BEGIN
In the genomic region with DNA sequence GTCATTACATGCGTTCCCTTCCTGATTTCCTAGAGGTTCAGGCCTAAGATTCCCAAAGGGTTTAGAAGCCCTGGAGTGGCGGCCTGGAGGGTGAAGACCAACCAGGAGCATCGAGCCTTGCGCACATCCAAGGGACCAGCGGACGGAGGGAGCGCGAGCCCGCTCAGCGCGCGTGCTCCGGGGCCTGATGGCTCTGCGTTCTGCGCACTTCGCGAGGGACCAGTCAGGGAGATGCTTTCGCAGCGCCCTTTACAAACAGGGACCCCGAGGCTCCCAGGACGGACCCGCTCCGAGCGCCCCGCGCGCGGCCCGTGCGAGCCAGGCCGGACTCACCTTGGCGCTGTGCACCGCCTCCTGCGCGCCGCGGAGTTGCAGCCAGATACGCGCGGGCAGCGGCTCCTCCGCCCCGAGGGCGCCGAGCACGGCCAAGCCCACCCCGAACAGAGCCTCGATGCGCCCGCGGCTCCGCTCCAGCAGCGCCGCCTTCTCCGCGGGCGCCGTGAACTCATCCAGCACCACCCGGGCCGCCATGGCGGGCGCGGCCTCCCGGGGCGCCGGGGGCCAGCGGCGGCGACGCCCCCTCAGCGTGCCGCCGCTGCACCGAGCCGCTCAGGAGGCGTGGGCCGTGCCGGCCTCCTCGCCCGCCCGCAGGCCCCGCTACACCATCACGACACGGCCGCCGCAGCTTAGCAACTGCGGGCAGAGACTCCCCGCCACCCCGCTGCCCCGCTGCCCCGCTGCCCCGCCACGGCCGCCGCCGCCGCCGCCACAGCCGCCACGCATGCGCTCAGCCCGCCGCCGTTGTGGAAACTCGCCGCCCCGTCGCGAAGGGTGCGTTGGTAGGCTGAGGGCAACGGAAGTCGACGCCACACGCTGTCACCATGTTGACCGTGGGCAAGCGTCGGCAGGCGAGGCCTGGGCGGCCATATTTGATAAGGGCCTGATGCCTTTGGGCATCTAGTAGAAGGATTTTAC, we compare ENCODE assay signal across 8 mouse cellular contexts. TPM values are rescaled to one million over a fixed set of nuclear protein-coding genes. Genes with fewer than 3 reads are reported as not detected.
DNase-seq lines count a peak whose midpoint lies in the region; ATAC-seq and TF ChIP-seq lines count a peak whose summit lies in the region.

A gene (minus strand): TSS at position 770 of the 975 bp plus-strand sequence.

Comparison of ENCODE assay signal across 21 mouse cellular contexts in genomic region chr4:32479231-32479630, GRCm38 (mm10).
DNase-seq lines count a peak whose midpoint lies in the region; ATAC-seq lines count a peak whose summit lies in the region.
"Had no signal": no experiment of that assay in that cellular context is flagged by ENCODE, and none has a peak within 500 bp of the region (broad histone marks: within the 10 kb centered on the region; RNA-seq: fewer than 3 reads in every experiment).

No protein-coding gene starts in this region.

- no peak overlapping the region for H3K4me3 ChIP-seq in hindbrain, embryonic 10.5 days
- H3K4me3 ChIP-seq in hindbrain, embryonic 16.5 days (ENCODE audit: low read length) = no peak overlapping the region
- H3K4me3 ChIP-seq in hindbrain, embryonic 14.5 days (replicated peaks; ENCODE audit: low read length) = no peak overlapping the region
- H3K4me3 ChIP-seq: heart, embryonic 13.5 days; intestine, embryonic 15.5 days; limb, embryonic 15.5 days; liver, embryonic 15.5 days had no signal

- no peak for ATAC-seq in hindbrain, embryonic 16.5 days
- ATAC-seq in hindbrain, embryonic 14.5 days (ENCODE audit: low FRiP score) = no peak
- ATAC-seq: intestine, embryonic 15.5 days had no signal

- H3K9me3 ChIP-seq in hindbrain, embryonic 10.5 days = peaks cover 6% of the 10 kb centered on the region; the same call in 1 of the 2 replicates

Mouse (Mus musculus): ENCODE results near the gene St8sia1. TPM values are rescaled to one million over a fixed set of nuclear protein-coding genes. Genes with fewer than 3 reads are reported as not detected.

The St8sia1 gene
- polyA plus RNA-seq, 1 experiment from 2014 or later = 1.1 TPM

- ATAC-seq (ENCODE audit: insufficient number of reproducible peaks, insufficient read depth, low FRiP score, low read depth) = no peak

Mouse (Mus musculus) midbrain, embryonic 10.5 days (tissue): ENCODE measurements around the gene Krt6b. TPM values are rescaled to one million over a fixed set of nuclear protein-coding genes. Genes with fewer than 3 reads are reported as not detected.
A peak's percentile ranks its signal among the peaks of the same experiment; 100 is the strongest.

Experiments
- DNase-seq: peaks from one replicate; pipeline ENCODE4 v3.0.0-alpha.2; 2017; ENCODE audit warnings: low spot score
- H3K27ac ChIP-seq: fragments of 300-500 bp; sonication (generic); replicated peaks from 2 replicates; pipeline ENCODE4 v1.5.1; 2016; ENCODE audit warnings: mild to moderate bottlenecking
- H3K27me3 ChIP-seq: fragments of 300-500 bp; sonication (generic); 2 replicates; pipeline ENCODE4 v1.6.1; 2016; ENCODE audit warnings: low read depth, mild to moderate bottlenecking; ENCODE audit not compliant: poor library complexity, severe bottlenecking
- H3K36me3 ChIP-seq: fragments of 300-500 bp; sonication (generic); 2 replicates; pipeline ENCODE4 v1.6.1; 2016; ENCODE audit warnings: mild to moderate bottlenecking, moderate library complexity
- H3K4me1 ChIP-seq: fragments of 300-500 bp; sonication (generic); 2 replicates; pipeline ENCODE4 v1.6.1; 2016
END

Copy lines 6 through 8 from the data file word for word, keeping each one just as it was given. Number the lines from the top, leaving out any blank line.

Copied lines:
"Had no signal": no experiment of that assay in that cellular context is flagged by ENCODE, and none has a peak within 500 bp of the region (broad histone marks: within the 10 kb centered on the region; RNA-seq: fewer than 3 reads in every experiment).

No protein-coding gene starts in this region.

- no peak overlapping the region for H3K4me3 ChIP-seq in hindbrain, embryonic 10.5 days